“They want me to look all bummy,” a guy in a hat tells the liquor store proprietor, by way of explaining the big shopping bag he’s holding, given to him by Ant-Man‘s production crew. The bag contains a dirty stuffed animal, some newspapers, an old little league trophy, and I can’t see what else. Minutes earlier, I’d heard an assistant director or production manager-type person give the crew (probably 50 people) a run down on what they’d be shooting that day. Adding excitedly, “and we’ll be using real homeless people as extras!”
So it was that for one day, the natural spectacle of San Francisco’s Tenderloin and the artificial, man-made spectacle of the Marvel universe joined forces. The idea that the crew saw a guy walking around looking shiftless and thought, “Ooh, great, but not quite ‘homeless’ enough. Can we give him a bag full of random trash?” seems somewhat emblematic of the whole experience.
NOTE: Since I know how sensitive some people are about spoilers, I can assure you at the outset here that unless you consider Ant-Man having at least one scene take place in a city a spoiler, there will be no spoilers. I will put anything even mildly spoilery (and I imagine these will be incredibly mild) on the following page.
It’s unclear whether the guy was actually homeless – he looked a lot more put together than most people in this neighborhood – or whether the Colt .45 he was buying was part of the costume or just something to do at 9 am on this fine Tuesday. In either case, he seemed to be enjoying this distraction as much as the rest of us.
I’d like to say I heard Ant-Man was going to be shooting and snuck down to the set like a real journalist, but the truth is, I just happened to be riding my bike downtown and ran smack into the biggest movie set I’ve ever seen. They had five square blocks blocked off in the heart of San Francisco’s Tenderloin, a third world-esque collection of drug treatment centers and residence hotels that somehow still exists less than a mile from the headquarters of big tech companies making San Francisco’s real estate the most preposterously expensive in the country (ask us about our gentrification! wait, on second thought, don’t. oh god please don’t).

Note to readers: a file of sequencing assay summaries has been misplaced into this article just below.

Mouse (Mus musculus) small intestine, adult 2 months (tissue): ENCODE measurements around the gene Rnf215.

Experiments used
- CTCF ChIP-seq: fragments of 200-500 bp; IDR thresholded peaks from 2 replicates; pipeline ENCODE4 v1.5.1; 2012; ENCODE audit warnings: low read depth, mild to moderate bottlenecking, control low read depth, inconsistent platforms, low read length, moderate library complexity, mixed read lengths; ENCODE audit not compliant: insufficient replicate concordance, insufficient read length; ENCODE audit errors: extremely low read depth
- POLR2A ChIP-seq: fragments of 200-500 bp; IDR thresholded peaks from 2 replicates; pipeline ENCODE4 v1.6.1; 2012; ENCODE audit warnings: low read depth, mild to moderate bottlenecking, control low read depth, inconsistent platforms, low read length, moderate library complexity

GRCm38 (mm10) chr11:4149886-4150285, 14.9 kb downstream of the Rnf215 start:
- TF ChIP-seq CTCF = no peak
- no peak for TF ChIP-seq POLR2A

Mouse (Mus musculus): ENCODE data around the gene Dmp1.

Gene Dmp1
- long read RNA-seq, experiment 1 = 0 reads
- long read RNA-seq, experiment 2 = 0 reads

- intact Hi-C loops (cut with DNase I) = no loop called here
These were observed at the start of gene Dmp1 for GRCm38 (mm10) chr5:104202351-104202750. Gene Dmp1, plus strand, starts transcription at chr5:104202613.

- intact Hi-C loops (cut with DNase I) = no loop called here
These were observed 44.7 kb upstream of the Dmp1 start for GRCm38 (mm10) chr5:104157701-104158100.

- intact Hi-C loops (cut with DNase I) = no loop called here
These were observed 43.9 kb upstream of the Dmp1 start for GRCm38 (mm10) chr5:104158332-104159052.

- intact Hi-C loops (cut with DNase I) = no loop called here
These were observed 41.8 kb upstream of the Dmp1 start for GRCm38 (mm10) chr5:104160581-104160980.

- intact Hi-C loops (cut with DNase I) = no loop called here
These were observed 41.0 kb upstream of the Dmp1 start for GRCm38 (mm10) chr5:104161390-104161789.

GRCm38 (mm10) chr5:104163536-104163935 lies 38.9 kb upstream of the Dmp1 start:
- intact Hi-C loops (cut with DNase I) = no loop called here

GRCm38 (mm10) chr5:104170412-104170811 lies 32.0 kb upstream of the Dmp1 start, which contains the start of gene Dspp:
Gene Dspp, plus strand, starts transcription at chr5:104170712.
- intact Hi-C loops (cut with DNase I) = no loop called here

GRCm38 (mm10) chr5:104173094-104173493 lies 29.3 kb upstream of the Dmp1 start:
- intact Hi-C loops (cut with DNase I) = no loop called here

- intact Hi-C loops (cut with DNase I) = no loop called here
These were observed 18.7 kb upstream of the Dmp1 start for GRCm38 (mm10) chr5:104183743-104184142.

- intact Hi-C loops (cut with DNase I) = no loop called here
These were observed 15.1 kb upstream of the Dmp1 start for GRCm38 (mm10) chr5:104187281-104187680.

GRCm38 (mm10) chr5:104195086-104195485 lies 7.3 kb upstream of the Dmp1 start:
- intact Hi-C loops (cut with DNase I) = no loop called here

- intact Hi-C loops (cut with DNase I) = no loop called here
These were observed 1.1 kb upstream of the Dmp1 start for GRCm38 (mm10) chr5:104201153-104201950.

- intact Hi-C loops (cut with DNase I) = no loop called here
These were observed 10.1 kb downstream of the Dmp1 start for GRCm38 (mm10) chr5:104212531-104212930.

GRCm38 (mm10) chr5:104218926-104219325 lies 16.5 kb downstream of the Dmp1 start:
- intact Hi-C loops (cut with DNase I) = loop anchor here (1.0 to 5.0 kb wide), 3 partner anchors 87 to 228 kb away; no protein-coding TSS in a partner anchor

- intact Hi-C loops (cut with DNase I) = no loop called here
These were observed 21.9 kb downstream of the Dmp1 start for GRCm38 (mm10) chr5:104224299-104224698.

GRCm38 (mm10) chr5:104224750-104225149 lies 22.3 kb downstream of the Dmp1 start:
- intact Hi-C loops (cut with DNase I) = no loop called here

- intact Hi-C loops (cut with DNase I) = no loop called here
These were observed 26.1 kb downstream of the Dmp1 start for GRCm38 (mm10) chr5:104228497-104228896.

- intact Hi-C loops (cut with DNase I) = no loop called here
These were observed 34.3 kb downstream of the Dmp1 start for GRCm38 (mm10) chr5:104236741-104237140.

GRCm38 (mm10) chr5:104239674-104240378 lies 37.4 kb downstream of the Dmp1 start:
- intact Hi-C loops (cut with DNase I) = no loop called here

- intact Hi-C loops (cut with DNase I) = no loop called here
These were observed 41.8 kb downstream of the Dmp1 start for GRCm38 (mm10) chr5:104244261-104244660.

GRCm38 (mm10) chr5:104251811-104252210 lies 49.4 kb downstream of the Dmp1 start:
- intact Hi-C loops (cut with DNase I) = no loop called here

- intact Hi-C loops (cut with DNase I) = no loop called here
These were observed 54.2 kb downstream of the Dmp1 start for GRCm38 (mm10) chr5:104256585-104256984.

I was also caught by surprise that they’d already begun photography on Ant-Man. It was less than four months ago when Edgar Wright dropped out as director, after working on the movie for eight or nine years, at which point the script was given what sounds like a total rewrite. They were still talking rewrites in early June when new director Peyton Reed jumped onboard, and now here it is August, and they’re already shooting the thing. The timeline seems… rushed. Especially for something requiring this level of logistic planning.
There were two massive cranes holding up giant metal rigs hanging over the street at about the level of the building line, with guide wires dangling down to the street. One rig shaped like a square to hold big, diffusion tarps to soften the sunlight, one just a long beam with a hose running through it to create fake rain. There was another small crane attached to a truck holding the camera, and peach pickers everywhere holding up lights.
The production crew’s badges and the official shooting notices said “Bigfoot,” which was obviously a cover, but what wasn’t cleared up with a little cursory Googling was strongly hinted at by the signs reading “Pym Particle Productions” on all the trucks (get it?? because Ant-Man‘s name is Hank Pym!), and ultimately confirmed by the AD directly referencing Ant-Man during his production crew pow-wow (a few more specifics about that on the following page*).